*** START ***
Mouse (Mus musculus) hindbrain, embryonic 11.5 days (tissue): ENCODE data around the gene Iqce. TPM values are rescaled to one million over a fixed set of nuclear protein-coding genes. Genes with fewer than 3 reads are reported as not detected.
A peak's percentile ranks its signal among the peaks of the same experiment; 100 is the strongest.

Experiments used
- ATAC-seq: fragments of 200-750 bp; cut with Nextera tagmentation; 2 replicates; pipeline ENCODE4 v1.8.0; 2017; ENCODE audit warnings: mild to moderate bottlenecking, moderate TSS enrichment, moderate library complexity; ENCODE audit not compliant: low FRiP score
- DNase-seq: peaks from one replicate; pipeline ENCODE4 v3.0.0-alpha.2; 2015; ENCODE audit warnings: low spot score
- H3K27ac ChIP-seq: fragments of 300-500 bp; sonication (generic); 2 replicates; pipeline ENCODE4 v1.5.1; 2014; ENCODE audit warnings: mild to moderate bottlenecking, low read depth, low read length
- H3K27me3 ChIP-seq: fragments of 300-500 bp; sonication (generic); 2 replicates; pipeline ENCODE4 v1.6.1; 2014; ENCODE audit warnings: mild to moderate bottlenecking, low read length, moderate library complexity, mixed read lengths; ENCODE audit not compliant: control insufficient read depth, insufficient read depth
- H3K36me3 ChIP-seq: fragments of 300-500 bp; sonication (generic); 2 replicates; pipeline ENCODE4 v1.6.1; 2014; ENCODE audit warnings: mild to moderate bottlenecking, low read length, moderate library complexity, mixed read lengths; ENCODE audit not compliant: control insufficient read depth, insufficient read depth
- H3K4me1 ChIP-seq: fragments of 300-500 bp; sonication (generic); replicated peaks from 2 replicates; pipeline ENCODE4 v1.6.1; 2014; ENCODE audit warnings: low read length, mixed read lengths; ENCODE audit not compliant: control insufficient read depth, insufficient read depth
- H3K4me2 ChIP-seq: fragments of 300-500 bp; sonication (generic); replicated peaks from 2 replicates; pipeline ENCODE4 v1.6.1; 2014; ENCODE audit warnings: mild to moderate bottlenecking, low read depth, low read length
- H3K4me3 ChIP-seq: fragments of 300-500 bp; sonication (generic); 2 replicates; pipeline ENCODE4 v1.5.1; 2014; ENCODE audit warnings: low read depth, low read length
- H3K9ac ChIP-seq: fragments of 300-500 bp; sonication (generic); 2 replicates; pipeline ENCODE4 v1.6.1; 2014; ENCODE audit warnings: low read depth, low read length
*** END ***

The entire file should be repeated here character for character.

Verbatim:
Mouse (Mus musculus) hindbrain, embryonic 11.5 days (tissue): ENCODE data around the gene Iqce. TPM values are rescaled to one million over a fixed set of nuclear protein-coding genes. Genes with fewer than 3 reads are reported as not detected.
A peak's percentile ranks its signal among the peaks of the same experiment; 100 is the strongest.

Experiments used
- ATAC-seq: fragments of 200-750 bp; cut with Nextera tagmentation; 2 replicates; pipeline ENCODE4 v1.8.0; 2017; ENCODE audit warnings: mild to moderate bottlenecking, moderate TSS enrichment, moderate library complexity; ENCODE audit not compliant: low FRiP score
- DNase-seq: peaks from one replicate; pipeline ENCODE4 v3.0.0-alpha.2; 2015; ENCODE audit warnings: low spot score
- H3K27ac ChIP-seq: fragments of 300-500 bp; sonication (generic); 2 replicates; pipeline ENCODE4 v1.5.1; 2014; ENCODE audit warnings: mild to moderate bottlenecking, low read depth, low read length
- H3K27me3 ChIP-seq: fragments of 300-500 bp; sonication (generic); 2 replicates; pipeline ENCODE4 v1.6.1; 2014; ENCODE audit warnings: mild to moderate bottlenecking, low read length, moderate library complexity, mixed read lengths; ENCODE audit not compliant: control insufficient read depth, insufficient read depth
- H3K36me3 ChIP-seq: fragments of 300-500 bp; sonication (generic); 2 replicates; pipeline ENCODE4 v1.6.1; 2014; ENCODE audit warnings: mild to moderate bottlenecking, low read length, moderate library complexity, mixed read lengths; ENCODE audit not compliant: control insufficient read depth, insufficient read depth
- H3K4me1 ChIP-seq: fragments of 300-500 bp; sonication (generic); replicated peaks from 2 replicates; pipeline ENCODE4 v1.6.1; 2014; ENCODE audit warnings: low read length, mixed read lengths; ENCODE audit not compliant: control insufficient read depth, insufficient read depth
- H3K4me2 ChIP-seq: fragments of 300-500 bp; sonication (generic); replicated peaks from 2 replicates; pipeline ENCODE4 v1.6.1; 2014; ENCODE audit warnings: mild to moderate bottlenecking, low read depth, low read length
- H3K4me3 ChIP-seq: fragments of 300-500 bp; sonication (generic); 2 replicates; pipeline ENCODE4 v1.5.1; 2014; ENCODE audit warnings: low read depth, low read length
- H3K9ac ChIP-seq: fragments of 300-500 bp; sonication (generic); 2 replicates; pipeline ENCODE4 v1.6.1; 2014; ENCODE audit warnings: low read depth, low read length